Wilbur Ross Still Holds Interest In Shipping Fund He Promised To Divest
Secretary of Commerce Wilbur Ross did not cut ties to a shipping fund he promised to divest, according to a new financial disclosure report obtained by Forbes. He still owns an interest in Starboard Recovery Associates LP worth $1,000 to $15,000. Under the liabilities section of the filing, Ross also lists a “capital commitment” to a related company for $1 million to $5 million.
Previous Forbes investigations revealed how Ross lied about his net worth, remained in business with the Chinese government while in office and filed a false document with federal officials. On July 12, 2018, the acting director of the Office of Government Ethics condemned Ross in a scathing letter, just as Forbes was about to publish to another investigation, which would reveal dozens of documented meetings between Ross and companies tied to his personal fortune.
In a public statement issued that night, Ross said he made accidental mistakes and promised bold action: “To maintain the public trust,” he said, “I have directed that all of my equity holdings be sold and the proceeds place in U.S. Treasury securities.” Over the next several months, Ross did sell some of his interests, including the vast majority of his stake in Starboard. But he did not get rid of everything.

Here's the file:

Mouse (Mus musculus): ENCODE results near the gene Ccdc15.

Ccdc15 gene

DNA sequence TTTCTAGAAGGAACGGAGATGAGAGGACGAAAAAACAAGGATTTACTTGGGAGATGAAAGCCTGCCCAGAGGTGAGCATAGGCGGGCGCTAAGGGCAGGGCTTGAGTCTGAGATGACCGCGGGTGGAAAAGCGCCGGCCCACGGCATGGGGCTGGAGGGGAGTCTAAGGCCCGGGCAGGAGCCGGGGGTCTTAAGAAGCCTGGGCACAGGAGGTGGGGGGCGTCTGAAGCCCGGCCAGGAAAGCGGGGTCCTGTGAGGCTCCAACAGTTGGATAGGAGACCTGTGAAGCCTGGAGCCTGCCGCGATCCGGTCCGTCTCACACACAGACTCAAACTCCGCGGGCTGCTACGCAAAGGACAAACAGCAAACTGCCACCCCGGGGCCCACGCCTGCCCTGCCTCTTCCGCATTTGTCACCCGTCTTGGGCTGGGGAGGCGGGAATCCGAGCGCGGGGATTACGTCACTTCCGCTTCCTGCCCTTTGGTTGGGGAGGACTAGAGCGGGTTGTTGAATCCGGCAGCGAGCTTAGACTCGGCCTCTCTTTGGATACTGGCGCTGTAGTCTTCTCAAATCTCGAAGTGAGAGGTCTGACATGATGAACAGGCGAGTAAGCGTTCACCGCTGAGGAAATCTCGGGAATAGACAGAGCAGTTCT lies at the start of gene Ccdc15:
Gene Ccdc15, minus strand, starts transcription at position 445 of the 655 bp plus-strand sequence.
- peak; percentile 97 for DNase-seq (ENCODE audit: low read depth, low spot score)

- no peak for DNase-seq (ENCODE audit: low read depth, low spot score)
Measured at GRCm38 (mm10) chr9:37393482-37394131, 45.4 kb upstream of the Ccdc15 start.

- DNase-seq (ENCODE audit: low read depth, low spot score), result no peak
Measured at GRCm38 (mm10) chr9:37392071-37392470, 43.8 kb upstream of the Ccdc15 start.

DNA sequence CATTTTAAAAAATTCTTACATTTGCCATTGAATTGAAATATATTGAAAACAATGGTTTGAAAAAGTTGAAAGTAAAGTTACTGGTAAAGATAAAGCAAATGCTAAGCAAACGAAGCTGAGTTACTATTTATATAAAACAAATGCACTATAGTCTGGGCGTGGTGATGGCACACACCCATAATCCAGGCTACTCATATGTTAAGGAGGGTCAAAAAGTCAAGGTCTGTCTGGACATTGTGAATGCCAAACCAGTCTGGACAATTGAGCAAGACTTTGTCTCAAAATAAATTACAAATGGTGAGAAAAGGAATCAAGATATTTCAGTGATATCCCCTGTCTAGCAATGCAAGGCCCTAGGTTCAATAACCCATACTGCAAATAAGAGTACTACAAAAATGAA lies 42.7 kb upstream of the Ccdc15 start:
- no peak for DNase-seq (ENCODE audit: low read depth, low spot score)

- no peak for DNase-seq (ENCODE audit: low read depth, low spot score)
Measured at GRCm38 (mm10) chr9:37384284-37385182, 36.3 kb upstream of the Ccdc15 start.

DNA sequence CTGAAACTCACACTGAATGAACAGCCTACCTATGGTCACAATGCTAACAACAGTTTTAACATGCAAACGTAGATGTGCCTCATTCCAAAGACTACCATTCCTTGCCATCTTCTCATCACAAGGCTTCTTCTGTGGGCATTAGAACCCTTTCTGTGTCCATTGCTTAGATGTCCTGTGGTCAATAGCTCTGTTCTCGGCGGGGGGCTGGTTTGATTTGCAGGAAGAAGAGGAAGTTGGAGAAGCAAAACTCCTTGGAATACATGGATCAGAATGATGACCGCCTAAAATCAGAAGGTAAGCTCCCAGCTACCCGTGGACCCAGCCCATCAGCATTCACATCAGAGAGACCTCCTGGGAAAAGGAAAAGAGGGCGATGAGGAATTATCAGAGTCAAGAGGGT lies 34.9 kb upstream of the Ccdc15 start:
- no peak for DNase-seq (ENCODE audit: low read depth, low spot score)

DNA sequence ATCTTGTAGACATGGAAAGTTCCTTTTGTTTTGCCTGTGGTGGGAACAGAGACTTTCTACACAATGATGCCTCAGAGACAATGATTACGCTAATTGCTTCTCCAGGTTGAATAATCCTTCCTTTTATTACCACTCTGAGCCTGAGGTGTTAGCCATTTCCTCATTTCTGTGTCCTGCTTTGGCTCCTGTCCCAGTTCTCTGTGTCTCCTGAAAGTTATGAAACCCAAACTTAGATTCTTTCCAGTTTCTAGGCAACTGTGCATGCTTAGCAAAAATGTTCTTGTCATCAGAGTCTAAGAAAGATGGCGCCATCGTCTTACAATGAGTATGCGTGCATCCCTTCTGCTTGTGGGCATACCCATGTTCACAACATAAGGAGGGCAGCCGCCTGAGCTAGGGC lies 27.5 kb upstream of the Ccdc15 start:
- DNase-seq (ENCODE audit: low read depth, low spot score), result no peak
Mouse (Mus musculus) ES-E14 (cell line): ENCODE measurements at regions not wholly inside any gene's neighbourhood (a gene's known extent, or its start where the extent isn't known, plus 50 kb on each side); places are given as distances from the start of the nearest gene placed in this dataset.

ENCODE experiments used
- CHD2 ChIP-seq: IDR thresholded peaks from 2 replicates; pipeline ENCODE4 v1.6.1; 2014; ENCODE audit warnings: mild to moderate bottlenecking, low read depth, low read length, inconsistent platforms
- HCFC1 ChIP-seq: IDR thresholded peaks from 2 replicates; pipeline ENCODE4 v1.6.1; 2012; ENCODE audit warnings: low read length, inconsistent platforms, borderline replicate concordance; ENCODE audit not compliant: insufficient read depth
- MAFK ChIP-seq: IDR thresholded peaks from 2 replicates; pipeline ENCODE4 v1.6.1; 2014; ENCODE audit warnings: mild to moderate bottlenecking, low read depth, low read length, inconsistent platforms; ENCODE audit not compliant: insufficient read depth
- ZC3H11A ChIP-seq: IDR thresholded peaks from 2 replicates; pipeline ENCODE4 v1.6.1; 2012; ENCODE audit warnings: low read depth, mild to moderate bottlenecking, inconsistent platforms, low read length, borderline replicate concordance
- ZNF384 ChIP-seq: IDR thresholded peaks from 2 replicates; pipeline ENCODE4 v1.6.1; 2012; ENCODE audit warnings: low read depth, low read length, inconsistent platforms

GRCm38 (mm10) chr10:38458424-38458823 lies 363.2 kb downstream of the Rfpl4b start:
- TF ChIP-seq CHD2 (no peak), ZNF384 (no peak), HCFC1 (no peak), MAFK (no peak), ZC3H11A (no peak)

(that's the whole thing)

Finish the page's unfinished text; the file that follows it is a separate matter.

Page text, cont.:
When asked about the remaining interests on Monday, Ross highlighted the fact that his July 2018 promise to divest all of his private equity interests was not legally binding. “While I have divested of many millions of dollars in complex private equity interests, the divestiture of an approximately $2,700 holding I volunteered, but was never legally required to divest, is still underway,” he said in a statement.
According to the new filing, Ross’ remaining interest in Starboard gives him an indirect share of a handful of shipping assets with nondescript names like WLR/TRF KZ Holding I LLC and WLR/TRF Tanker Two LLC. Forbes obtained additional documents that describe the business of several of those holdings. Many of the companies were created to invest in the products of shipyards in the Philippines, China, Vietnam, Japan and South Korea.
One of them—NT Suez Holdco LLC—is a joint venture between Ross’ old private equity firm and a company called Diamond S Shipping. Before Diamond S merged into a public company in March, one of its largest shareholders was the government of China. That means Ross retained financial ties to America’s greatest economic adversary well into 2019, more than two years after he became Donald Trump’s commerce secretary. And he continues to own an interest in shipping businesses to this day, even as the Trump administration reworks trade deals around the globe.